alaskan bush people rain and Snowbird youtube

‘Alaskan Bush People’ Exclusive: Charcoal DIY Beauty Tips With Rain And Snowbird

Alaskan Bush People, Exclusives

Charcoal is a valuable and unexpected by-product that Snowbird (AKA Birdie) and Rain use  on the next edition of Alaskan Bush People.

In TV Shows Ace exclusive clip, we see the sisters, ages 26 and 18, create some eyeliner and minty toothpaste out of charcoal embers and burnt wood.

Except Birdie gets a bit too much charcoal in her eye.

Alaskan Bush People and their charcoal uses

The girls are having a chat in the clip below. Birdie notes that they were taught to use what they had on hand growing up, even if it was a piece of burnt wood.

She says: “No matter what that is or how it was given to you, and so when the good Lord gives you a wildfire, you have to use the charcoal.”

Rain is excited for her DIY beauty project: Homemade eyeliner.

She says: “I’ve wanted to make my own eyeliner. It has to be a very fine powder.”

As she pulverizes the charcoal, Birdie gets a little too excited and puts a lump of charcoal too near her eye and gets some in it. Then, she says: ” Oh, that’s in the eye, that was a little much.”

Rain shares that she wanted to make charcoal eyeliner forever and read up on some old plant books for a failsafe recipe.

She says she wanted some makeup that could handle their spartan lives. “It’s hard to wear makeup in the bush so you want something that you have to use gasoline to get it off of your face so it stays there all day that looks good.”

Rain makes charcoal eyeliner on the next Alaskan Bush People. Pic credit: Discovery

Birdie tells her that the liner is working and has a nice smoky look.

The next DIY beauty project is toothpaste.  The two make a mint-infused charcoal cleaner, and the results are not as beautiful. Birdie gets in trouble as she spits on Rain’s “living room” outdoor floor, and Rain is less than pleased with her sister’s manners.

The new season

The Brown family is dedicating this season to their beloved patriarch, Billy Brown. He was a trailblazer, and the family will strive to keep his dreams and sense of adventure alive for generations to come.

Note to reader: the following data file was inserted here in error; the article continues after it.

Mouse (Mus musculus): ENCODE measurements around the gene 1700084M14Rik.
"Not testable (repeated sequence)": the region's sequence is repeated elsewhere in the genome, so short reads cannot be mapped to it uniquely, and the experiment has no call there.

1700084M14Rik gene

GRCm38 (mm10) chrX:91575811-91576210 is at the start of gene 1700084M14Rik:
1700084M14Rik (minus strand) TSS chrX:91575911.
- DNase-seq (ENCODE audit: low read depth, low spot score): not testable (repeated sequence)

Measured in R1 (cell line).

Following a devastating wildfire that swept through North Star Ranch last year, the Browns are weighing decisions to rebuild in the wake of the death of their father.

He inspired big, new adventures to keep the dream alive, including the hunt for gold and an epic voyage back to Alaska. But he died unexpectedly, which left the family picking up the pieces after losing their patriarch.

In the weeks prior to the wildfire, the Brown family discovers gold mine entrances on unexplored land areas, leading siblings, Bird, Rain, and Bear, to explore more than 70 feet below ground. Then, following the wildfire that swept through the mountain, the Wolfpack returns to their homestead to assess the damage and decide if the dream they’ve been building in Washington is worth carrying on.

Creatives for the series

Alaskan Bush People is produced for Discovery Channel by Park Slope Productions. For Park Slope, executive producers are Paul Reitano, Terrence Sacchi, Jordan Schneider, OG Schoonover, with Mathew Shadle serving as co-executive producers. For Discovery Channel, the executive producer is John Slaughter, and the associate producer is Paola Espinosa.

Alaskan Bush People premieres Sunday, September 19 at 8 PM ET/PT on Discovery and streaming on discovery+.

In addition to watching the series on Discovery, viewers can stream past seasons on discovery+. Additionally, viewers can join the conversation on social media by using the hashtag #AlaskanBushPeople.

April Neale

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